There are wide variances in returns since April 2008, and even in the past three years, and these should cause investors to review their KiwiSaver accounts especially if their funds are in the bottom third of the table.

The right fund type for you will depend on your tolerance for risk and importantly on you life stage.

You should move only with appropriate advice and for a substantial reason.

Our September 2016 review of the default funds can be found here.

We welcome your help to improve our coverage of this issue. Any examples or experiences to relate? Any links to other news, data or research to shed more light on this? Any insight or views on what might happen next or what should happen next? Any errors to correct?

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4 Comments

is the Milford conservative percentage correct? In the first list?

I've re-run the calculation and based on our method of straight lining performance on an after tax and fees basis I get the same return as in the table.

This is not how the fund managers do performance calculations as they are using the change in unit price either before or after tax (Milford does both).

Our calculation takes into account regular contributions that are made by someone on a median income who was 28 back in 2008 and the inputs are adjusted as wages change. We also deduct all fees whereas many of the managers don't take out the member fee or any other fees that the investor ultimately pays but are not included in the unit pricing. Our calculation also adds in member tax credits and use of money interest at the prescribed rates to account for funds that are held in cash by IRD each month before they come through to the manager.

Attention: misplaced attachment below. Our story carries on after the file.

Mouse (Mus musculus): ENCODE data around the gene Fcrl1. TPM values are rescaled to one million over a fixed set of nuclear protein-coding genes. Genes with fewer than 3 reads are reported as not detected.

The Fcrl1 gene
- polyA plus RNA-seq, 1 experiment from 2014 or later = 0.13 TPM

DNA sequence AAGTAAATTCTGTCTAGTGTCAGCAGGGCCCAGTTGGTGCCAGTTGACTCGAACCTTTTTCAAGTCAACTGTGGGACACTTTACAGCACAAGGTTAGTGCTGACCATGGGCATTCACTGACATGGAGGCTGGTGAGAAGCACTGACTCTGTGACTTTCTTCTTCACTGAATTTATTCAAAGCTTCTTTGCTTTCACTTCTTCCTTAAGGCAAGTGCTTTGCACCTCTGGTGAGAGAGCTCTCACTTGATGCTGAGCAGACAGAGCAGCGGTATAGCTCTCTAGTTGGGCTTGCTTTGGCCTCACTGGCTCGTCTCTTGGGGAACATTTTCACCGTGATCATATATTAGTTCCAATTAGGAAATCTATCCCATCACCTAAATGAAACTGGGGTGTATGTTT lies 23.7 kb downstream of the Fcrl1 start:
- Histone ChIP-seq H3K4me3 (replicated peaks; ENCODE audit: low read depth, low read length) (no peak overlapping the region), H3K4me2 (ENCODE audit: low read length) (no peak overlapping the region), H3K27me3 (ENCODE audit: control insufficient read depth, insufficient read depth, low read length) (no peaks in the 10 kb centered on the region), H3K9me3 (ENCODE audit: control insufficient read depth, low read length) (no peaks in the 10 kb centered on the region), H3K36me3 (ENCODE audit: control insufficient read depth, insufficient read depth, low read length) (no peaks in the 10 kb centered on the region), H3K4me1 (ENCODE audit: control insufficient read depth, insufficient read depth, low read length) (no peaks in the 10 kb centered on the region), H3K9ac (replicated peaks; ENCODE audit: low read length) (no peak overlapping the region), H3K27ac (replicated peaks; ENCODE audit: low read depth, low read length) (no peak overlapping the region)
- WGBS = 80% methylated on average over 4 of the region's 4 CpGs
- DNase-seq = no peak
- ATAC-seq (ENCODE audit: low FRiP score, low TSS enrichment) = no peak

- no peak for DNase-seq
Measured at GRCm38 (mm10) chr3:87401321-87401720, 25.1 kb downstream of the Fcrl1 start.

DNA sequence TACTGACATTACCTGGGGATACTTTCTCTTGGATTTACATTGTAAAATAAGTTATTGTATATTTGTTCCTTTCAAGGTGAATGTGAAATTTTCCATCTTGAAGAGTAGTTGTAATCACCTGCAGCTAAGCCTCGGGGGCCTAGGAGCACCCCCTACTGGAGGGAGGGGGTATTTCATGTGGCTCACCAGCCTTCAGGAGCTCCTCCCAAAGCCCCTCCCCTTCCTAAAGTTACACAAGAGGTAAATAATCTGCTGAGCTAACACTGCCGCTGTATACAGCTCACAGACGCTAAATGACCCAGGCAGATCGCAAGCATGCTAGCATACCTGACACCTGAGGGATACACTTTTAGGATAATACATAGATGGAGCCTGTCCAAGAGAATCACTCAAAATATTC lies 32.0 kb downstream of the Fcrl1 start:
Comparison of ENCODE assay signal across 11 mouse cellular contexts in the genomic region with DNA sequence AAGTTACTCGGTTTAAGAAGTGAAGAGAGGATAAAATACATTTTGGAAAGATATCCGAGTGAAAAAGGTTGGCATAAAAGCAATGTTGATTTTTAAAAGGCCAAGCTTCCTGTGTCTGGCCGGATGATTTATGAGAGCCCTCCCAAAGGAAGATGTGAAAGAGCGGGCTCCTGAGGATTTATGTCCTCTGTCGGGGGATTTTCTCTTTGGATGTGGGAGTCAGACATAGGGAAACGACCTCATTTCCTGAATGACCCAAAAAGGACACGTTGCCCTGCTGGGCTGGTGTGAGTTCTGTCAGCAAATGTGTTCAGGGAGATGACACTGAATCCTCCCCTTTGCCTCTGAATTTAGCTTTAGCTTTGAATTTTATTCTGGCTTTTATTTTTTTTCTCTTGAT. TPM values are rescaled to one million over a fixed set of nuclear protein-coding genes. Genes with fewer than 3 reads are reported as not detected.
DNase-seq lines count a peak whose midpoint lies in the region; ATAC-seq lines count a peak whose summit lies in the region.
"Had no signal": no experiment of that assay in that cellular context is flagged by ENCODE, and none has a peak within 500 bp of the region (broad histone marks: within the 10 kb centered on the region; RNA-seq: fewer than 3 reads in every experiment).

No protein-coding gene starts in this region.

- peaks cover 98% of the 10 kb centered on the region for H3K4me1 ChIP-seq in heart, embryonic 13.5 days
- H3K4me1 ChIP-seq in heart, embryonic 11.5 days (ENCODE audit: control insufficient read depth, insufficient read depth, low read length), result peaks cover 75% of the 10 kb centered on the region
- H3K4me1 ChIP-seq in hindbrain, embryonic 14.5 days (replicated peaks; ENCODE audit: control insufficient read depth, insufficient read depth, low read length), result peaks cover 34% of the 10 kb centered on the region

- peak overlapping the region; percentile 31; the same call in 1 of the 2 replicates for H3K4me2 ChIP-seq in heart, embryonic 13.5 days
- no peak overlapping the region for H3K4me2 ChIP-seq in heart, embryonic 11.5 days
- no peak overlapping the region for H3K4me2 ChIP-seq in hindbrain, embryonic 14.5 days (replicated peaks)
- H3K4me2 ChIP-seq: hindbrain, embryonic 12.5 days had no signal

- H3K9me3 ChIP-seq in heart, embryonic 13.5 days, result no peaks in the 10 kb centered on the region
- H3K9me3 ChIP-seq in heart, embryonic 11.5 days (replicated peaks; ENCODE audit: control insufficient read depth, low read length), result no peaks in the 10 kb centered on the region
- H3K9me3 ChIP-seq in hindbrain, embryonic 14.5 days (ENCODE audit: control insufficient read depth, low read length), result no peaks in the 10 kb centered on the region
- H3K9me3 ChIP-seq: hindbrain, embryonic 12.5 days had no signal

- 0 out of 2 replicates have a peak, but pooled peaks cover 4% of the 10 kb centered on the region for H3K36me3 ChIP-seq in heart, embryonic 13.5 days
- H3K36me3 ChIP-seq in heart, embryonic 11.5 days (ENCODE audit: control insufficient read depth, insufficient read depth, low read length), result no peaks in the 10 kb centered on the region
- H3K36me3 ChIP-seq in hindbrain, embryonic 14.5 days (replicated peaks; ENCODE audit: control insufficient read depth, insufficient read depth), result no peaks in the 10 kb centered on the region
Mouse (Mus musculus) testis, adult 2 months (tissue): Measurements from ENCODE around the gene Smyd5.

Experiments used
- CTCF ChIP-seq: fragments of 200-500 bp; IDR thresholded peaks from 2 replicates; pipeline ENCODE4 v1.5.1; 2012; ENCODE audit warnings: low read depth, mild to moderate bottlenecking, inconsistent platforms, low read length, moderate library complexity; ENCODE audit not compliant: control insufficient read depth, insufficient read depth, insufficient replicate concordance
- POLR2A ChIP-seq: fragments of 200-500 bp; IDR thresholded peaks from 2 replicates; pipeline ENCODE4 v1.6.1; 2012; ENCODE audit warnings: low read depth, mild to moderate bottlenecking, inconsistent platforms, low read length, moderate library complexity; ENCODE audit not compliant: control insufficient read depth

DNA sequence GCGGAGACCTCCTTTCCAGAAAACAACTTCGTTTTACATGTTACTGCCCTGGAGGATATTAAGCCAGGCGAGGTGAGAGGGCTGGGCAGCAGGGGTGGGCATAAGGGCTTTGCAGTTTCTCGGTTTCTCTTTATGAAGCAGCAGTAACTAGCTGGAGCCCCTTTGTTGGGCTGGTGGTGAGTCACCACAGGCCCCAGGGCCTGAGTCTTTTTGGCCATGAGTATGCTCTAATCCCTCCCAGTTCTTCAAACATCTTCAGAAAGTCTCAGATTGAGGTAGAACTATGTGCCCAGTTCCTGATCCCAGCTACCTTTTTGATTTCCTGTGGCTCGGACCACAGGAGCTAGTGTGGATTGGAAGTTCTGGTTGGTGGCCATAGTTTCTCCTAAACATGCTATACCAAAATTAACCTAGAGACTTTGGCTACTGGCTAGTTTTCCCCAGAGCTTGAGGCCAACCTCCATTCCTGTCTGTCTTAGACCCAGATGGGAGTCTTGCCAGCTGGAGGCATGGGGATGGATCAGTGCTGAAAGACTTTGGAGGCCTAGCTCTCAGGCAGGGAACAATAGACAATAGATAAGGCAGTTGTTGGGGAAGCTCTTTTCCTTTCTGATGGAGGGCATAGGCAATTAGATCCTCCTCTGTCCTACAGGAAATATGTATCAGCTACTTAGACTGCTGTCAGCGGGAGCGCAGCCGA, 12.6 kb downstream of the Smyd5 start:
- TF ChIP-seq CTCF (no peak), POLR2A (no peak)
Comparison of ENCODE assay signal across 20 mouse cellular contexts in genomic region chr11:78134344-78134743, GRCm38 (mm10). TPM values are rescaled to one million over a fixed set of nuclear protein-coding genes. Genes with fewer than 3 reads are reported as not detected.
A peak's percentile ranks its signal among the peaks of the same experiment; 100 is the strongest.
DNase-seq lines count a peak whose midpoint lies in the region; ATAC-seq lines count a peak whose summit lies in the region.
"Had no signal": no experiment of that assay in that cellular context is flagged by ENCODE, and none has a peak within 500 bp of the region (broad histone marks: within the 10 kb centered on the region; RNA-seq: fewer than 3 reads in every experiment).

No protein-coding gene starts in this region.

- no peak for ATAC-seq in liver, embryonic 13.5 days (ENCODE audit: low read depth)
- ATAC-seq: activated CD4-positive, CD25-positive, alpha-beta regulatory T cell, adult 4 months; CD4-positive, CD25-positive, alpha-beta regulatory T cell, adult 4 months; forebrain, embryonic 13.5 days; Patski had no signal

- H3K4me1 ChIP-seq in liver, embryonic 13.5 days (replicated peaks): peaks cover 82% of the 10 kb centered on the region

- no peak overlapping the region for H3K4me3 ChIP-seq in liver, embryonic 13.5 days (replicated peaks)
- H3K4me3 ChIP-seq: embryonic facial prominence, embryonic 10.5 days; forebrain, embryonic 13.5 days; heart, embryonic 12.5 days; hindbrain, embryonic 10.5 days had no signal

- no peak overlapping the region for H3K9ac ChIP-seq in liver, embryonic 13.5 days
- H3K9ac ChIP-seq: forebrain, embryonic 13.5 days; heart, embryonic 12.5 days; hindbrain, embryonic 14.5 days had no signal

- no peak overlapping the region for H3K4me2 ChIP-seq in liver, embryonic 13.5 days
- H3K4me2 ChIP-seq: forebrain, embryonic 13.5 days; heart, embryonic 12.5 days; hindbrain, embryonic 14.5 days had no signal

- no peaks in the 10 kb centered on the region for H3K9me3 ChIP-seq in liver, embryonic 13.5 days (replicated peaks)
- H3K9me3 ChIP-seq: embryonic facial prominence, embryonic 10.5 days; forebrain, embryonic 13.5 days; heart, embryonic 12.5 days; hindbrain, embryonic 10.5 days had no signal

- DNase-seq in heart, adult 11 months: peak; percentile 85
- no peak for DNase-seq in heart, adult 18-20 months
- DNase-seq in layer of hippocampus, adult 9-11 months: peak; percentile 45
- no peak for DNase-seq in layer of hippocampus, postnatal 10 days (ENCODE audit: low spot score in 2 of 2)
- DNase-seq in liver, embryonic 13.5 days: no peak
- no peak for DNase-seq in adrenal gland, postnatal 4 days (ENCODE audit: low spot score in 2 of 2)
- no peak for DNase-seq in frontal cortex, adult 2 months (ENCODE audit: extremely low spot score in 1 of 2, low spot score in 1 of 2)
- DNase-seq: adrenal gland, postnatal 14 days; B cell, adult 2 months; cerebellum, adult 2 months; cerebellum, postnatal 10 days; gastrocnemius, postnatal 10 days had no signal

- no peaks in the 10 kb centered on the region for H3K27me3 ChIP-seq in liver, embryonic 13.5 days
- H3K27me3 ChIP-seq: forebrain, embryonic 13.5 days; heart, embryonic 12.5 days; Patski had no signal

[On Milford's website the after tax and fund fee return (@17.5%) is listed at 10.19% to end of September - 11.47% on a gross of tax basis]

And are you basing your ranking on the effective return or the 3 year effective return? Which would then mean that that fund should be ranked first?

Our starting point is the contribution total so those funds that have been invested the longest appear first and then the fund is ranked based on the theoretical closing balance.

Funds without the same investment period as their peers will be found down the bottom of our tables and we note this is not a reflection of their performance.

Do you think we could be displaying this data in a better format?